IF Bishop Lazarus’ great-grandfather were to rise from the dead today — God forbid! The man was just an unbearably torturous disciplinarian— he would pretty much be able to figure his way around Harare.
Save for new names on old roads and the relatively new baby skyscraper — Joina City — nothing much has changed.
No, I lie!
He would probably froth at the mouth — as he was always wont to do at the slightest provocation and irritation — trying to find an explanation why the eternal fountain that used to spew sparklingly clean water at the heart of Africa Unity Square during his time is now eternally dry.
He would be mortified at how the formerly neat, lush and well-manicured lawn in the once-enviable park has now deteriorated into an unkempt and kinky outgrowth.
And he would probably collapse along First Street Mall — precisely where George Silundika Avenue handshakes First Street — where a lady, who is named Madhuve (Shona bastardisation of the word MaDube), has found a convenient abode.
There, at the heart of the city, next to an Econet shop, she is not ashamed to launder her knickers at a spot that has become her permanent “upmarket” tenement.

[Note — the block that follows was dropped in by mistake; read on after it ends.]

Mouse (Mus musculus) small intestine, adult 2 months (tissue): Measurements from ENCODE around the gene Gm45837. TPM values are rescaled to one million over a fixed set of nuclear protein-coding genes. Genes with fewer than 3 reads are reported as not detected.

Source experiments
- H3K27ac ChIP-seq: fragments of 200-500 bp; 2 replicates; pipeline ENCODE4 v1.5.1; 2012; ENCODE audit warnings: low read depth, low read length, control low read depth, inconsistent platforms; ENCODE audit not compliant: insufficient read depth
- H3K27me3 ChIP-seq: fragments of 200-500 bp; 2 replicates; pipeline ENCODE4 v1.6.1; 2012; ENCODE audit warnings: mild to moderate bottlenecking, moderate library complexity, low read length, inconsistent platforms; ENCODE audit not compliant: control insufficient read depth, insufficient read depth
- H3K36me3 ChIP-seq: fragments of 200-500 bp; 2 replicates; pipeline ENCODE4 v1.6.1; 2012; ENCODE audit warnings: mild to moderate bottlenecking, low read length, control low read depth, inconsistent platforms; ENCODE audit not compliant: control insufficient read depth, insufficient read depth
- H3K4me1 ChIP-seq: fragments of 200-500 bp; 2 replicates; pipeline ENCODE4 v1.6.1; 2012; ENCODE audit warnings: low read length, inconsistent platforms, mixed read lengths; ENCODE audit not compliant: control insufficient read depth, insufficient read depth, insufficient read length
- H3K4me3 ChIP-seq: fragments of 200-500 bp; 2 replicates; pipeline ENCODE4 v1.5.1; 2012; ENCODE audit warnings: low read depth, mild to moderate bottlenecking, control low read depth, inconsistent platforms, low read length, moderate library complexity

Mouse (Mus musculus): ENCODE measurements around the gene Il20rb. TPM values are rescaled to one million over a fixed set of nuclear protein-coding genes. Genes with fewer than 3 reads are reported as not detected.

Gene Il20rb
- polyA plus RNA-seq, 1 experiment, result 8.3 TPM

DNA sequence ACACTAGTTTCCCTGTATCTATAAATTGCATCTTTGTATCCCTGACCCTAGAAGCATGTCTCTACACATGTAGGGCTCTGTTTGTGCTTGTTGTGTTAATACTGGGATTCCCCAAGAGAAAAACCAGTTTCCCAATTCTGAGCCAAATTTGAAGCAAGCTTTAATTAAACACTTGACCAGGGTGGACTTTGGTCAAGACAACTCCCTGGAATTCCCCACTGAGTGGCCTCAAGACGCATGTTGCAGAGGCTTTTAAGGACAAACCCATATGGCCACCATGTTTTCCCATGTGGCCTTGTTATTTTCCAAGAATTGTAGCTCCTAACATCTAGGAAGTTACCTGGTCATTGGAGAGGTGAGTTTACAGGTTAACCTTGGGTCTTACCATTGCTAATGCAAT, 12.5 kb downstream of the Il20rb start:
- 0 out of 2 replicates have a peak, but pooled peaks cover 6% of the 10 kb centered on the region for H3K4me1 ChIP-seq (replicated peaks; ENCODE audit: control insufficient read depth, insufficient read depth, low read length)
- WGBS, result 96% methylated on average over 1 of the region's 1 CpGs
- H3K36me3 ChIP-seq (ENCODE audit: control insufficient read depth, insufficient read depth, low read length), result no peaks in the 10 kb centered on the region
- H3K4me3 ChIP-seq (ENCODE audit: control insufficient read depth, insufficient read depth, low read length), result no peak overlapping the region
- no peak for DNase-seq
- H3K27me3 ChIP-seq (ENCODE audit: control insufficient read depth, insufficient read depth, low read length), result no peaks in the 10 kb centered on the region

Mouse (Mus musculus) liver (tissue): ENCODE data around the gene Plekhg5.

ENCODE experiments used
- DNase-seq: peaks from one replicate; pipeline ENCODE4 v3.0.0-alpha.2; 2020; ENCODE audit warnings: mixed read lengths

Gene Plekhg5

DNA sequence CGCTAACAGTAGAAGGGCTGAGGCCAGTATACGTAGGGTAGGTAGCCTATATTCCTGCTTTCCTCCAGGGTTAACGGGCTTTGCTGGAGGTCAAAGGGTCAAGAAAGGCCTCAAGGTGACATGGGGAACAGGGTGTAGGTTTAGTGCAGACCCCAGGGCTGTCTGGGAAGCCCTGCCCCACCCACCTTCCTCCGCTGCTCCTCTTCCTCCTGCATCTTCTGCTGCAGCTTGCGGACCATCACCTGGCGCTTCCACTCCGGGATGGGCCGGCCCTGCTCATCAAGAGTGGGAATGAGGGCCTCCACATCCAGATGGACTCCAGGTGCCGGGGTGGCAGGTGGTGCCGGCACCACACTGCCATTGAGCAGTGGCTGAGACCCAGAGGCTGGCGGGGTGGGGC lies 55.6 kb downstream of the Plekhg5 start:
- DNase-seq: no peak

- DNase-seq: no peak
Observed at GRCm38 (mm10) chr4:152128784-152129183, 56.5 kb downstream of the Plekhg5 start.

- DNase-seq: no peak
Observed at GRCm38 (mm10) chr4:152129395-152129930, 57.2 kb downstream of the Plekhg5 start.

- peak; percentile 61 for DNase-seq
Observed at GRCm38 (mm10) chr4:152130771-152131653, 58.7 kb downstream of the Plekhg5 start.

She even has a fireplace from where all her meals are prepared.
At night, she happily builds a reclaimable palace of lofty cupboard boxes that offers her all the nocturnal comforts she requires.
An often ignored but most important detail of her stay in the capital is where exactly this lady gets to relieve herself.
Well, you do not have to be Sherlock Holmes, or the Zimbabwe Republic Police (ZRP)’s most intelligent or keen investigative officer, to know that you just need to pace up and down that route to be overwhelmed by the almost paralysing faecal odour from the nearby storm drains for tell-tale signs. Kikikiki.
Madhuve is a living, walking and breathing anecdote of how the city has decayed over the years. The First Street Mall is now essentially a decrepit and trashy alley compared to the classy and glittering walkway it was historically envisaged to be.
Multi-coloured light bulbs that used to dazzle the capital during this time of the year have since been stripped off, the formerly pristine concrete pavement blocks have disintegrated into rotten rubble, while the trees are now a sure accident that is waiting to happen on one fateful day.
Perhaps the Bishop’s great-grandfather would marvel a bit at the new rustic stone cladding on the stilts that would support the embankment of the Mbuya Nehanda statue.